fret scale chart of a mountain Dulcimer
Instruments- discuss specific features, luthiers, instrument problems & questions
Ah! I just looked up the term "fret scale chart" and see that it is a chart showing the pitch generated at each fret position for each string. That is easy to do with an instrument with a standard string tuning schema, such as the guitar's EADGBE.
The dulcimer is an entirely different instrument in several ways:
- Players use all sorts of tunings. D5D5A5D4 and A5A5A5D4 are to very popular ones. G4G4F3G3 is another.
- Dulcimers are essentially diatonic, like a piano without black keys
- Dulcimers have different scale lengths, ranging from 24" to 28". That allows for even greater range of tunings, and various sets of strings will be found best for each dulcimer
- Dulcimer players ask for different chromatic frets (I presume that is what you're referring to as 'blue' frets). Popular 'extra' frets are the 1-1/2 6-1/2, the 8-1/2, and 13-1/2. This is a notation developed to describe the chromatic frets on a diatonic fretboard.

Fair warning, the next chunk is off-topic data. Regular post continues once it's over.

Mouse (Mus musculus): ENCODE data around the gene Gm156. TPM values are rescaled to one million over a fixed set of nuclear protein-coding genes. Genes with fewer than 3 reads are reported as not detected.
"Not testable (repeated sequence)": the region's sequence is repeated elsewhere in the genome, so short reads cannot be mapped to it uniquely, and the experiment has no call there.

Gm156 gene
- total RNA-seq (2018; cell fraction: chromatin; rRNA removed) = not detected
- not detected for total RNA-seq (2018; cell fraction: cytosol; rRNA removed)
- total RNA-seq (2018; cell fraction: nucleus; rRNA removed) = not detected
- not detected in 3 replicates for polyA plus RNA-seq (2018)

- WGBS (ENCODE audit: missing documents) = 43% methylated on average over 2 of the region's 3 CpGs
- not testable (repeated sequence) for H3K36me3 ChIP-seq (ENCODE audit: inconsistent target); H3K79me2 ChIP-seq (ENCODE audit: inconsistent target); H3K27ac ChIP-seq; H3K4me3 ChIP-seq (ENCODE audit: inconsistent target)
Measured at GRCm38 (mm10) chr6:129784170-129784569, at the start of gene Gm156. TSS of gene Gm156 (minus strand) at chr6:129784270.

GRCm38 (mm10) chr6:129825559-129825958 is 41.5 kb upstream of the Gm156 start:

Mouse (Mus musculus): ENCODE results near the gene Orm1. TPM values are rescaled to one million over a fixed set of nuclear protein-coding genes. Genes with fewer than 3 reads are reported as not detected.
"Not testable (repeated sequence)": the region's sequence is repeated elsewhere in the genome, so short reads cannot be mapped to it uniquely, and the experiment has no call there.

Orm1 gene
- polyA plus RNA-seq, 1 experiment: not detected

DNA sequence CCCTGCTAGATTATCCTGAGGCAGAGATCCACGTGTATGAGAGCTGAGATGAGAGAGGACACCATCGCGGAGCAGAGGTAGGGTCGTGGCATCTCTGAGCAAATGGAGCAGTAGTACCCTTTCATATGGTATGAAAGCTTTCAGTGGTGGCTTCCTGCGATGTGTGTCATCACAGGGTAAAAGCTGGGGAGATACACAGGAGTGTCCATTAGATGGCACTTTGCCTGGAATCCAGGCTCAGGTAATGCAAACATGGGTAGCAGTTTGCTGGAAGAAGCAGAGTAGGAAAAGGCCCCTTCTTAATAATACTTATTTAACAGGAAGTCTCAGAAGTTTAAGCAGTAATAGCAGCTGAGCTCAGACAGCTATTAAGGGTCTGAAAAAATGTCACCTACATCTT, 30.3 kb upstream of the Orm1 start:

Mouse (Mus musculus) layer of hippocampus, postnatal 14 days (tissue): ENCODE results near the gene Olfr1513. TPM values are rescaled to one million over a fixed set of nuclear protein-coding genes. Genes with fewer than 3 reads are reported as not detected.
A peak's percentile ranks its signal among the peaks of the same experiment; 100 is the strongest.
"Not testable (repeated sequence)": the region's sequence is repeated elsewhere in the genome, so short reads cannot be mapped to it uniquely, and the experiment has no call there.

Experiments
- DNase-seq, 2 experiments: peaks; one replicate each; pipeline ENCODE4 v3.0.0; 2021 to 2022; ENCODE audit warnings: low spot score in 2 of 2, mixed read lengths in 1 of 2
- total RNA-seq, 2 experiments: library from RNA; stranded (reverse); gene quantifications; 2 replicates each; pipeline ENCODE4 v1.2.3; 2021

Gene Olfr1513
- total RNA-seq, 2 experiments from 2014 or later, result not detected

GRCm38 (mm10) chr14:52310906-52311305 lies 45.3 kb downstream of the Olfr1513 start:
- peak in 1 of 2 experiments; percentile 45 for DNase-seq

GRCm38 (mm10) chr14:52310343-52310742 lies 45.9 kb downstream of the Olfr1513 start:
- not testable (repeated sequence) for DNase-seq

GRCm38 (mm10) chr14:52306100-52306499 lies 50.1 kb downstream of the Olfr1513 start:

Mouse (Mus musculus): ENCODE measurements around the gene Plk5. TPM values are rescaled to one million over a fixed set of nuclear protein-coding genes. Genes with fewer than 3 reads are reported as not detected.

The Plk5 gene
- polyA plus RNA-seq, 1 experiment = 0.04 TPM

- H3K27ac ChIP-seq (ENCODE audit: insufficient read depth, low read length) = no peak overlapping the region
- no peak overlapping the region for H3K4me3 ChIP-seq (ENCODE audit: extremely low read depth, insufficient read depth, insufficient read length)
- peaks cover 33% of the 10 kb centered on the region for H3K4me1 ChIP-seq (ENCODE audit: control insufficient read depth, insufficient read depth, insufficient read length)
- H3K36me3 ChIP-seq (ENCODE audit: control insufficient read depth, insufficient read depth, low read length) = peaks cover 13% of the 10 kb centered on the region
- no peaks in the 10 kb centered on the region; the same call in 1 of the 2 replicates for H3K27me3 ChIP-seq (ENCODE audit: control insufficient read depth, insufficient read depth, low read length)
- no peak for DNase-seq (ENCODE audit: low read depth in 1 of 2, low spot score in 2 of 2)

So the fret scale chart for a string tuned to D5 would be DFGABCD (the fret pattern of an Appalachian dulcimer is in Mixolydian mode, meaning that the 'black' keys fall between the 2nd-3rd frets,
Dwain please correct me if I'm mistaken, but I think you may have increased all those notes by an octave(or two with A5 and decreased by 1 with F3 relative to the other notes) though I am not aware of GFG being a normal tuning, perhaps you meant GDG, (one full step down from AEA or a 1-5-8 in G major?) with normal tunings being d4d4A3D3 A3A3A3D3, G3G3D3G2 which are normally notated as D-A-dd (mixolydian tuning) or D-A-AA (Ionian tuning) GDGG (baritone mixo)
Also I think you meant to say that a diatonic scale is like a piano without the black keys, not a piano without the white keys.